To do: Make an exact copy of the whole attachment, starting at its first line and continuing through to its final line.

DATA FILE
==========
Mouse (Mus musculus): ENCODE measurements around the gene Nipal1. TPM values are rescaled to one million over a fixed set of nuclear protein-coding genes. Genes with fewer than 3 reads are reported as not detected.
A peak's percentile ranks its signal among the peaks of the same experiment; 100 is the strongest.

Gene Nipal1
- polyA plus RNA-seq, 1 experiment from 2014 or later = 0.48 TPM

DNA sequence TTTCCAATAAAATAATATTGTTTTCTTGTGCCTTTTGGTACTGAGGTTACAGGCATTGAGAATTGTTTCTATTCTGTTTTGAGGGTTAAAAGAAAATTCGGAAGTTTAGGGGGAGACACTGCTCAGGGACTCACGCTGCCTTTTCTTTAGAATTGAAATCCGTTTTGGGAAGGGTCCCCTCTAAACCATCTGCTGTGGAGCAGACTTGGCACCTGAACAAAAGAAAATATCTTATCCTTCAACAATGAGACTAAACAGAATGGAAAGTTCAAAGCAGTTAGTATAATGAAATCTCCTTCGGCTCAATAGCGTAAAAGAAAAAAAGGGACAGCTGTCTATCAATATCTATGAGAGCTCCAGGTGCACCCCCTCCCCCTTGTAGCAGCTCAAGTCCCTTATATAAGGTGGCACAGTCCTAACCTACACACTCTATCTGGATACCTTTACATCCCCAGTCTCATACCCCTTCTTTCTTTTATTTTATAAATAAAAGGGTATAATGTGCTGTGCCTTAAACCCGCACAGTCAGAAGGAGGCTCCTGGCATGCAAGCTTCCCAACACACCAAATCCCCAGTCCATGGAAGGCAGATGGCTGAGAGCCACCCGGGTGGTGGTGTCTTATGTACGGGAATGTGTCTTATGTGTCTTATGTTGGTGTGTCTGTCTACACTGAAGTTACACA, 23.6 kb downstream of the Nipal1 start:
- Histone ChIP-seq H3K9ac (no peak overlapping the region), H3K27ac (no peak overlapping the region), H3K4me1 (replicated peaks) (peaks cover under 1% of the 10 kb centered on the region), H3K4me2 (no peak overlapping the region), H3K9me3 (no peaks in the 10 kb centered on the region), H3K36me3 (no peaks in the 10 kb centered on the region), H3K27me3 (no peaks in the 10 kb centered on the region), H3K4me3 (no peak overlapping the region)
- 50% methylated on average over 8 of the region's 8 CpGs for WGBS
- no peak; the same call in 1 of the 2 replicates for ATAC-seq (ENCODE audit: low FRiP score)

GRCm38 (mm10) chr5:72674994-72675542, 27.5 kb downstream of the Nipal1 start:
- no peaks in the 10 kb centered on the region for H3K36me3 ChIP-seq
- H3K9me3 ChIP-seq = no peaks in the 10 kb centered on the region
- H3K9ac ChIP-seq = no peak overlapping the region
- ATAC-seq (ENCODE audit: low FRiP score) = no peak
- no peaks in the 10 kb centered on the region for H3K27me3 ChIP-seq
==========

Mouse (Mus musculus): ENCODE measurements around the gene Nipal1. TPM values are rescaled to one million over a fixed set of nuclear protein-coding genes. Genes with fewer than 3 reads are reported as not detected.
A peak's percentile ranks its signal among the peaks of the same experiment; 100 is the strongest.

Gene Nipal1
- polyA plus RNA-seq, 1 experiment from 2014 or later = 0.48 TPM

DNA sequence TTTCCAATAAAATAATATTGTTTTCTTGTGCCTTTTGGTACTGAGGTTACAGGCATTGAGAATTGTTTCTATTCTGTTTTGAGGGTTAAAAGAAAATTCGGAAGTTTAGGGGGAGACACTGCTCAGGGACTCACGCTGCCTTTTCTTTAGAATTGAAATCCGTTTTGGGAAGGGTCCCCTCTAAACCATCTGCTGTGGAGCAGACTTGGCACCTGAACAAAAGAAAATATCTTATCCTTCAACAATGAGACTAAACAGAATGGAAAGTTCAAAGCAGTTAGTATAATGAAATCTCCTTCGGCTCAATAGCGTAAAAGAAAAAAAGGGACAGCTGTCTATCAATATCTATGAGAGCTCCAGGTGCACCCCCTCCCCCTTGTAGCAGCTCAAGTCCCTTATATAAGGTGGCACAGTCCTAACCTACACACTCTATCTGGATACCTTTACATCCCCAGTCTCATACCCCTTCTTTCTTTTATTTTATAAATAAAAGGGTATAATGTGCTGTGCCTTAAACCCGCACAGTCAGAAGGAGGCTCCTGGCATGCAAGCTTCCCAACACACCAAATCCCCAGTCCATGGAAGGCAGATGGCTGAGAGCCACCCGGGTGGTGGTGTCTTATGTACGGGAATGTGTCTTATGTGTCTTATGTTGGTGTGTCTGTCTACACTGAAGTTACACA, 23.6 kb downstream of the Nipal1 start:
- Histone ChIP-seq H3K9ac (no peak overlapping the region), H3K27ac (no peak overlapping the region), H3K4me1 (replicated peaks) (peaks cover under 1% of the 10 kb centered on the region), H3K4me2 (no peak overlapping the region), H3K9me3 (no peaks in the 10 kb centered on the region), H3K36me3 (no peaks in the 10 kb centered on the region), H3K27me3 (no peaks in the 10 kb centered on the region), H3K4me3 (no peak overlapping the region)
- 50% methylated on average over 8 of the region's 8 CpGs for WGBS
- no peak; the same call in 1 of the 2 replicates for ATAC-seq (ENCODE audit: low FRiP score)

GRCm38 (mm10) chr5:72674994-72675542, 27.5 kb downstream of the Nipal1 start:
- no peaks in the 10 kb centered on the region for H3K36me3 ChIP-seq
- H3K9me3 ChIP-seq = no peaks in the 10 kb centered on the region
- H3K9ac ChIP-seq = no peak overlapping the region
- ATAC-seq (ENCODE audit: low FRiP score) = no peak
- no peaks in the 10 kb centered on the region for H3K27me3 ChIP-seq